Coplanar orbits are very common in astronomy. From the small scale (moon orbits) to the large scale (galaxy discs), and this is due to the conservation of angular momentum. If you have a cloud that is being exerted upon by force (gravity), the conservation of angular momentum will cause an initial spin to be amplified. As the cloud spin speeds up, it flattens out into a disc, which is the maximal balance between gravitational collapse and centrifugal force.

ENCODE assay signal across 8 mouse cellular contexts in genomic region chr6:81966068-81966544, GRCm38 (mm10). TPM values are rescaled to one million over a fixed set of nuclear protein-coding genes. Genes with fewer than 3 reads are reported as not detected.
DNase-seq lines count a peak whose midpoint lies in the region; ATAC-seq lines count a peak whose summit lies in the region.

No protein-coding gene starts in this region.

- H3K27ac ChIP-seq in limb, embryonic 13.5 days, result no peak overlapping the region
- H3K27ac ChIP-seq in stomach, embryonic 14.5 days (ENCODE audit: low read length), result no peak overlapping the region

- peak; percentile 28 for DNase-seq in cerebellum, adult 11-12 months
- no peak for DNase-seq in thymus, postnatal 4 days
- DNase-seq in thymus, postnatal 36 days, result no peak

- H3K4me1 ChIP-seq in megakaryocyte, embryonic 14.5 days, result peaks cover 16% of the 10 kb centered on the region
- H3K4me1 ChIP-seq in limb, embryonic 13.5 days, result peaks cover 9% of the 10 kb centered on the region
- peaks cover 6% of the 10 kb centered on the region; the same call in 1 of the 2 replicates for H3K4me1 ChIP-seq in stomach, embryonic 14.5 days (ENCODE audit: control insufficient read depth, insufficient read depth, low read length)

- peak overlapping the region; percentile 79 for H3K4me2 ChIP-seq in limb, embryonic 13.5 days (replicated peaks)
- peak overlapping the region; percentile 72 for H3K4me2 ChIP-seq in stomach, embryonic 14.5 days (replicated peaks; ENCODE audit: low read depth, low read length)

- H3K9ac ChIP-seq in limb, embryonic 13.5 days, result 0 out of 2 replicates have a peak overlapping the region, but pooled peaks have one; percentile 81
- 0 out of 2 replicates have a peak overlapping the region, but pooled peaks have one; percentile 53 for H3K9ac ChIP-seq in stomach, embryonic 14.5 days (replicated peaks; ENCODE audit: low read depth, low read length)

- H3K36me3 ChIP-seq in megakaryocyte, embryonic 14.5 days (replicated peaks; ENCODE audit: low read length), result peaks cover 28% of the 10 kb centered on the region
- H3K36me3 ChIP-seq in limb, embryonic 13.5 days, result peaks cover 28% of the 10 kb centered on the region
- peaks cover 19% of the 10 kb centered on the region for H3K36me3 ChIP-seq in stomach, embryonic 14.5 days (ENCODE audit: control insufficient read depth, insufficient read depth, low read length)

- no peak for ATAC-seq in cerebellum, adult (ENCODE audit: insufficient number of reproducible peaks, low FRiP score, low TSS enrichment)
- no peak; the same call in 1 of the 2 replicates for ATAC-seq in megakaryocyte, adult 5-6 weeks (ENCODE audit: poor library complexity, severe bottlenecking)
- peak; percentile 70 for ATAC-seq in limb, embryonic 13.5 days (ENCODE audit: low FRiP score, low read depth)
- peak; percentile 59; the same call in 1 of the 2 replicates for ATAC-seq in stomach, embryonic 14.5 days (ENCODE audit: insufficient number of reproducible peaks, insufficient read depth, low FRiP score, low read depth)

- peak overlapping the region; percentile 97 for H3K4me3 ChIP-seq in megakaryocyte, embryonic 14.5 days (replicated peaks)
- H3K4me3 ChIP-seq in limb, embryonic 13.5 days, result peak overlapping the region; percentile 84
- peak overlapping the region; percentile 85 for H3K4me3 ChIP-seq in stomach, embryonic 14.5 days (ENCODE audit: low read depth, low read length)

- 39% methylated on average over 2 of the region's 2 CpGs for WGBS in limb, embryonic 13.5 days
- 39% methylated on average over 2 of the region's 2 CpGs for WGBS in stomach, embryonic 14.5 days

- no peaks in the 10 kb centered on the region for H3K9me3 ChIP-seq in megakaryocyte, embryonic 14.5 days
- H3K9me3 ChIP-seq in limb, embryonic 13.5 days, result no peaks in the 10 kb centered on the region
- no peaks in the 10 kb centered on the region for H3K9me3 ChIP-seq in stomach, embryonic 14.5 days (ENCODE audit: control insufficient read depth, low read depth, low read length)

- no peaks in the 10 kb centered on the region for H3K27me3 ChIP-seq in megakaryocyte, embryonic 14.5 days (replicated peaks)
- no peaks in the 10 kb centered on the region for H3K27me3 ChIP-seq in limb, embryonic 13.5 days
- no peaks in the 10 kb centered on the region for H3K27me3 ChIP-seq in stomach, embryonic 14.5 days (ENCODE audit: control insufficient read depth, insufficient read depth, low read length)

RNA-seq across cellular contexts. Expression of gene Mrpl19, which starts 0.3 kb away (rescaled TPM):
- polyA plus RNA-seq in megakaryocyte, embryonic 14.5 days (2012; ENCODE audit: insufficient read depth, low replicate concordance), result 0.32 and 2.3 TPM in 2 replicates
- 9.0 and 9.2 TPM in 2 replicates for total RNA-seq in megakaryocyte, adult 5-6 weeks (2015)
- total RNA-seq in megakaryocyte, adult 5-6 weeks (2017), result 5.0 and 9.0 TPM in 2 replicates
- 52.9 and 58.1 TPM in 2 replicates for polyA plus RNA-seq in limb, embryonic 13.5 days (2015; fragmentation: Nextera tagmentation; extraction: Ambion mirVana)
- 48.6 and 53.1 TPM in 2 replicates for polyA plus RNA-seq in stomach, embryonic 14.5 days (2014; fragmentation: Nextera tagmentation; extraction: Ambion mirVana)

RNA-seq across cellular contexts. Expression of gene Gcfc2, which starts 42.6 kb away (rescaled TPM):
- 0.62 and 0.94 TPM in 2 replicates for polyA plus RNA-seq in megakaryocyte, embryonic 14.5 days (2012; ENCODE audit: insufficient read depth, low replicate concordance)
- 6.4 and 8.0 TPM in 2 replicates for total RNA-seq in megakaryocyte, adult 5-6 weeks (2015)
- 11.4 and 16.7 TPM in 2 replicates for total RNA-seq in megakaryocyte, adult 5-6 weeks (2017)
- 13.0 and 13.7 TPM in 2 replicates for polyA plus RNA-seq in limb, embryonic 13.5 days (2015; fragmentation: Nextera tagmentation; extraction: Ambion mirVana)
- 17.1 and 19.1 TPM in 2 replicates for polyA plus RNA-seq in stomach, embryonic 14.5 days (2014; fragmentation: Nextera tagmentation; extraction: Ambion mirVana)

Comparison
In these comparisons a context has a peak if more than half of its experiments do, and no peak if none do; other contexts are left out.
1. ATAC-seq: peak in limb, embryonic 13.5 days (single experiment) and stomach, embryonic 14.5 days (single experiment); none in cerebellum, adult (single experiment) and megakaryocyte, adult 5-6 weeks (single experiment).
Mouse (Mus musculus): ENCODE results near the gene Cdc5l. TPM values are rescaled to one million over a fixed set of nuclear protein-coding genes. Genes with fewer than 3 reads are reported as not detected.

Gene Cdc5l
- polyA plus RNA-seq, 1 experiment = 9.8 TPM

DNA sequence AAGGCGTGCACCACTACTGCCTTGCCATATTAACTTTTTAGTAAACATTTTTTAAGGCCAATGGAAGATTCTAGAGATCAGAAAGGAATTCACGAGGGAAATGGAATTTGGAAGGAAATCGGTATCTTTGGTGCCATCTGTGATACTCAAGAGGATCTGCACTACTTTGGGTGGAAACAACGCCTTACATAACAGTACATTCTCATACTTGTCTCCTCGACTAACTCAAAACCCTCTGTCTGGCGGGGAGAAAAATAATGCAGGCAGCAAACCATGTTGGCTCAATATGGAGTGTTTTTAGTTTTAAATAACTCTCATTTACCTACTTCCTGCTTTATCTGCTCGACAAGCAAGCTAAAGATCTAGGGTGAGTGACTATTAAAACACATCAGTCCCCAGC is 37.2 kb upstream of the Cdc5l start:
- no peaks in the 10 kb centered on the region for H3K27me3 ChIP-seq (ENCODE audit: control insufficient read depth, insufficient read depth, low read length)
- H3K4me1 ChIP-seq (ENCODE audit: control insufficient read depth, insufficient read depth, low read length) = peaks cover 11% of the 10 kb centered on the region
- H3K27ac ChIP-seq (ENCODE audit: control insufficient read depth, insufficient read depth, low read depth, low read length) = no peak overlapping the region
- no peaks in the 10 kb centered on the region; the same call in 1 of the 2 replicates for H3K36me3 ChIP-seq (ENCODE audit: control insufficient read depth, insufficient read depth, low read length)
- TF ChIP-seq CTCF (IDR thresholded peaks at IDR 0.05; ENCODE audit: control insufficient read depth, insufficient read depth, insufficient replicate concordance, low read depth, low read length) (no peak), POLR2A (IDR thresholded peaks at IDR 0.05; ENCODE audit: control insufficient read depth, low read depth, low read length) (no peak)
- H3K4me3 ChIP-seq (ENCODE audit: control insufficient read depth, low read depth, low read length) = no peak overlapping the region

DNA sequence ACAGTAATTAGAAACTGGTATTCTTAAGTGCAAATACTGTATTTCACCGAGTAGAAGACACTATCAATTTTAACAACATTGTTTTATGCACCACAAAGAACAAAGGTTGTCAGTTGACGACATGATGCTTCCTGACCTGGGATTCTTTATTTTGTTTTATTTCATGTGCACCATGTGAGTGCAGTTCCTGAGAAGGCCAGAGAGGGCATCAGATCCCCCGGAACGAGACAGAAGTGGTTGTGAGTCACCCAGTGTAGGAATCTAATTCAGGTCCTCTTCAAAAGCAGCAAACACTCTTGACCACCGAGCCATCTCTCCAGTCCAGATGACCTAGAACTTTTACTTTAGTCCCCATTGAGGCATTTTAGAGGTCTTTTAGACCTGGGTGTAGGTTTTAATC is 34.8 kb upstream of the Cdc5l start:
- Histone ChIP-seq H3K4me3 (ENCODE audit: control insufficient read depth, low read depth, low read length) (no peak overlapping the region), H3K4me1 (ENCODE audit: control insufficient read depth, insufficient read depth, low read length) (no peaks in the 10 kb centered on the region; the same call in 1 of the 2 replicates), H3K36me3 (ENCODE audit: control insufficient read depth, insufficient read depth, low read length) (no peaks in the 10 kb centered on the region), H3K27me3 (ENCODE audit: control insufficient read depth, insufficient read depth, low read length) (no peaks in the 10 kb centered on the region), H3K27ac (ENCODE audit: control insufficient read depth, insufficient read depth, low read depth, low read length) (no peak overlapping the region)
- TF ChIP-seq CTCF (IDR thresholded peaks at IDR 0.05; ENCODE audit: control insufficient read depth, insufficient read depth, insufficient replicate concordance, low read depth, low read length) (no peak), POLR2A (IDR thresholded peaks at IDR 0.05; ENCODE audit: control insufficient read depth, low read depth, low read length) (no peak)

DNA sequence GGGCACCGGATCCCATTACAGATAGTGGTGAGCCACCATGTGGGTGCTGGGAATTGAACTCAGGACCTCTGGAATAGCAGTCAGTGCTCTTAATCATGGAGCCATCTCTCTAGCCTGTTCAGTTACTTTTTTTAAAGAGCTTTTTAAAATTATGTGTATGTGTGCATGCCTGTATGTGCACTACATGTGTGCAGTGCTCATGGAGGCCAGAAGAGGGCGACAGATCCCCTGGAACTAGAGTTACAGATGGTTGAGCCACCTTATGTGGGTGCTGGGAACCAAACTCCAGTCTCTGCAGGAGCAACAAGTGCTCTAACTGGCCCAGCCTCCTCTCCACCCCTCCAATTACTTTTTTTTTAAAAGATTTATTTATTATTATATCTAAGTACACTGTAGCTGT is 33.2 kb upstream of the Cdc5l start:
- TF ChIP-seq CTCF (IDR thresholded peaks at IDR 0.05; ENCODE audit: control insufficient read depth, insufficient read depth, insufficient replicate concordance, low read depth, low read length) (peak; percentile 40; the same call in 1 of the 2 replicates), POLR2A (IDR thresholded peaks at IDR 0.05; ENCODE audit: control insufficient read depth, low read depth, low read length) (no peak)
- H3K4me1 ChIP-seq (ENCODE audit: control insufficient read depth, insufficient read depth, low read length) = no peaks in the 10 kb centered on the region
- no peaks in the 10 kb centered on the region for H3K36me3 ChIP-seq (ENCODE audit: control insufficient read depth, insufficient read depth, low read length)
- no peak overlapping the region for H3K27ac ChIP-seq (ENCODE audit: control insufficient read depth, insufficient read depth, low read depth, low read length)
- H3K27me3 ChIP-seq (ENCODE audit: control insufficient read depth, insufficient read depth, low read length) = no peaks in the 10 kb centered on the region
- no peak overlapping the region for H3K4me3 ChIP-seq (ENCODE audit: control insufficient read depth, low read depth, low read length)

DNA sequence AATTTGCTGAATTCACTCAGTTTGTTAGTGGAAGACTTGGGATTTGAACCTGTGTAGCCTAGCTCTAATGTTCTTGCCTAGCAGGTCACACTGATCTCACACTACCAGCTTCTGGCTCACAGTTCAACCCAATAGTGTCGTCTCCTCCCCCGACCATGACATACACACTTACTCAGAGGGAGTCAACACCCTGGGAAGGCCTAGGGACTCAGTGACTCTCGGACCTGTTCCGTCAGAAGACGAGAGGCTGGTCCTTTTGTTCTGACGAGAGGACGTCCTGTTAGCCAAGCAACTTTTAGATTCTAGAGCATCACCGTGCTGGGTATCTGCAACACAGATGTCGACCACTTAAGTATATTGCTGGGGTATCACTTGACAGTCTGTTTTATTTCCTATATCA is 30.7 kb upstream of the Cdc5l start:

In the sense of our solar system, the planets were formed through the aggregation of particles spinning in a big disc, these particles coagulating together to form the planets we know. That explains why they all follow essentially the same orbit plane (with the exception of the planetoid, Pluto).
When you look at the bigger scale, say a galaxy, you'll see this coplanar orbit mechanism persist through disc-shaped galaxies, such as the Milky Way, or Andromeda... even the spinning accretion disc of a black hole.